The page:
The Dusky dolphin according to MammalMAP
Dusky dolphins were first described by John Edward Gray in 1828 from stuffed skin and a single skull shipped from the Cape of Good Hope. This spry cetacean is a medium sized dolphin measuring between 1.8 – 2 meters. Identification of dusky dolphins is relatively easy as its head is evenly sloped and it lacks a beak at the end of its snout. There is virtually no sexual dimorphism in dusky dolphins; although males tend to have more curved dorsal fins with broader bases.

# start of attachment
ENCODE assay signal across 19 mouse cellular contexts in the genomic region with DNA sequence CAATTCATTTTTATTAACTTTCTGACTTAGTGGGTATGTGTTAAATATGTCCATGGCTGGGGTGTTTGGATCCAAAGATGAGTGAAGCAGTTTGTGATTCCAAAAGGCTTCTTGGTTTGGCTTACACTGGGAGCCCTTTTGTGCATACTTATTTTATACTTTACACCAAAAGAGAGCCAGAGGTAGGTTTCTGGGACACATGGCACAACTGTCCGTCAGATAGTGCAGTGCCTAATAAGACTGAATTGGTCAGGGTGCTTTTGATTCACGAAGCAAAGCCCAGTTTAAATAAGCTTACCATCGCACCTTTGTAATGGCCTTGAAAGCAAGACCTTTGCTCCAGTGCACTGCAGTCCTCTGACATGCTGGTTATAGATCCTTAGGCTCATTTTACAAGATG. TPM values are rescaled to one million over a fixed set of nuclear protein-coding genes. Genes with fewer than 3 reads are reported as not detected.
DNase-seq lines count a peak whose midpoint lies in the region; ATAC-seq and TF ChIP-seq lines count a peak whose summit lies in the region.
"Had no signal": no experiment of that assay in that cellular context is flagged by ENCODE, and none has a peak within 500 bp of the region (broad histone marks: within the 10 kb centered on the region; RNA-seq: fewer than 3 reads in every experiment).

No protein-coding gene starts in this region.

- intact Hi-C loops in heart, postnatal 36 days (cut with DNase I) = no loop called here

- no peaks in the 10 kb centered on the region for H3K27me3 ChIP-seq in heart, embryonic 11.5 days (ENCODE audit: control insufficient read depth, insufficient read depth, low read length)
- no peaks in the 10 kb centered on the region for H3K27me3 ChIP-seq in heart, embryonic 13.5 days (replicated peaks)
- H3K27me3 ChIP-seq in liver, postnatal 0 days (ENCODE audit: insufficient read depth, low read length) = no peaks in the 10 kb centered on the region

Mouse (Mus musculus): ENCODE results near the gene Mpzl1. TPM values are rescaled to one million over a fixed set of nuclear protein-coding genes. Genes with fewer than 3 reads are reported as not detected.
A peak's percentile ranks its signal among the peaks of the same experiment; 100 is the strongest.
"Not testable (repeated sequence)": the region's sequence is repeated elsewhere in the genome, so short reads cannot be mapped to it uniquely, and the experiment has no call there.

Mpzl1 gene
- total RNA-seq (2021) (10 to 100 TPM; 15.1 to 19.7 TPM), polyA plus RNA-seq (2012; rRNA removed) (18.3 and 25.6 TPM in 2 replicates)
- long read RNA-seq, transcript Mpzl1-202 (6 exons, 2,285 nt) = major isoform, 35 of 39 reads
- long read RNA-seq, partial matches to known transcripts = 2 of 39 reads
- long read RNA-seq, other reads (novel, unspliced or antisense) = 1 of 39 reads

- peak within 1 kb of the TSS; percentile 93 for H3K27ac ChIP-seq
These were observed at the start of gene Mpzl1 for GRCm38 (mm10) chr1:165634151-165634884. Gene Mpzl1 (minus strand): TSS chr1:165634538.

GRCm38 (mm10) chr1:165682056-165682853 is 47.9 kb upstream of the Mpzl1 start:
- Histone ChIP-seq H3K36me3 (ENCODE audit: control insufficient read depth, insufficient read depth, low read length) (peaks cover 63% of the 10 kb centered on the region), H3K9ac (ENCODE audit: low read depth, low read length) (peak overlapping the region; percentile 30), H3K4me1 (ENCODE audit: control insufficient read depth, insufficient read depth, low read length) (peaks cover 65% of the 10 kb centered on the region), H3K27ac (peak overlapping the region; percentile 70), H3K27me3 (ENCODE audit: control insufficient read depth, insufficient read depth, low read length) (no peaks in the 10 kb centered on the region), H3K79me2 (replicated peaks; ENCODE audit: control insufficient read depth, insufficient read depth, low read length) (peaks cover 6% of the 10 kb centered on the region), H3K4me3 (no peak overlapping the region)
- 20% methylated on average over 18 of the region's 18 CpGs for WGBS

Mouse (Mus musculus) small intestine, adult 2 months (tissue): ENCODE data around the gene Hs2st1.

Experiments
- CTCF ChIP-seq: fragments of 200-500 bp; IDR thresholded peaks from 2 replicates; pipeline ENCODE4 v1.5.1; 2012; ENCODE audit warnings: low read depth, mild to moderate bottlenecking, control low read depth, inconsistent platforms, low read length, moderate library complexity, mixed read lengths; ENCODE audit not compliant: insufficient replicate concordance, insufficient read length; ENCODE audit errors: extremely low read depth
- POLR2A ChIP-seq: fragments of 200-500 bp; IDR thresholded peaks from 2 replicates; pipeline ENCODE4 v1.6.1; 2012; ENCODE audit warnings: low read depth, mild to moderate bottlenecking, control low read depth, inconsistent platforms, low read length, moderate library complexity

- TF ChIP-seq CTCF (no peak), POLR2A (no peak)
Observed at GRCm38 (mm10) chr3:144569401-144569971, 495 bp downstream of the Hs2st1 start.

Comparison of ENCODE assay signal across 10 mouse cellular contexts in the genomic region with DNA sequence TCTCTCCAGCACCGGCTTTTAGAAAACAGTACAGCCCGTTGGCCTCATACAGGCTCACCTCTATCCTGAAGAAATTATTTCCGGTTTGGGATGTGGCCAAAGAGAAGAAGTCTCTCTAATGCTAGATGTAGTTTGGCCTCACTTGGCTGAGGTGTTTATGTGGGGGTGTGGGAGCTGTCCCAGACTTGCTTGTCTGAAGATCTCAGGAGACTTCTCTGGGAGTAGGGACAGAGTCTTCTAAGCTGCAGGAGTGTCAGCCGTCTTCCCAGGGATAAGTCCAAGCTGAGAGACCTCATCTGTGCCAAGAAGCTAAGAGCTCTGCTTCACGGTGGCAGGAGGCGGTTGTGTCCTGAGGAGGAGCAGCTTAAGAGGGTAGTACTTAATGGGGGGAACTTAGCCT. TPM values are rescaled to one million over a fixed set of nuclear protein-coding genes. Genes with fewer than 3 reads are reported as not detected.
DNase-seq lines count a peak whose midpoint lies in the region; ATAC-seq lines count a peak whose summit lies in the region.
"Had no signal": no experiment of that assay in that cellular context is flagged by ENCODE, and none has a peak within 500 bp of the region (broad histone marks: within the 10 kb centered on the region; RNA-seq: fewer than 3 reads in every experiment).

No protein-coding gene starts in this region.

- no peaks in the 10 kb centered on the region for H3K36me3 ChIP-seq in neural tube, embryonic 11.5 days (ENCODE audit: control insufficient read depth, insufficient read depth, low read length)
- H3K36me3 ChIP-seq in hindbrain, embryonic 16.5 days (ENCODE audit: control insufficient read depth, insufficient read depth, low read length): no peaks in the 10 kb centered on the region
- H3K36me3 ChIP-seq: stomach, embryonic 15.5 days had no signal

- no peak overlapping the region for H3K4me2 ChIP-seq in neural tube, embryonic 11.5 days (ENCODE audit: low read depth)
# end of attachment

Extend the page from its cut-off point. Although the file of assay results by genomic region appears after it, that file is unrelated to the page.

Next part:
Dusky dolphins rarely weigh more than 100 kgs. They have 24 – 36 pairs of small pointed teeth in each jaw. Usually the upper jaw has two less teeth than its lower half. Nonetheless, they are skilled herders when it comes to feeding time. They generally feed on large schools of fish by herding the fish together. This cooperative strategy can involve up to 300 dolphins working together to feed. Dusky dolphins will often leap before or after feeding. It has been hypothesised that this behaviour is an effort to recruit other dolphins to assist in the feeding activity.Common prey items of a dusky dolphins menu include a variety of different fish, anchovy, squid and shrimp. They are opportunistic feeders – they will feed at the surface or the bottom of the water. Dusky dolphins are highly social. They are known to approach ships so that they can bow ride as well as leap in the air in an acrobatic display. Playing and leaping in the air are critical activities for socialisation. Dusky dolphins also use squeals, squeaks, clicks and whistles to communicate. These calls are quite loud and can be heard up 3 km if the dolphin is out of the water. Even in the water, the sound can travel up to a kilometre. The IUCN classifies dusky dolphins as a data deficient species. An assessment of the global population of dusky dolphins is not possible with the current estimates of abundance and removals. Direct catches and bycatches of dusky dolphins have been large and continue in some regions. For more information on MammalMAP, visit the MammalMAP virtual museum or blog.
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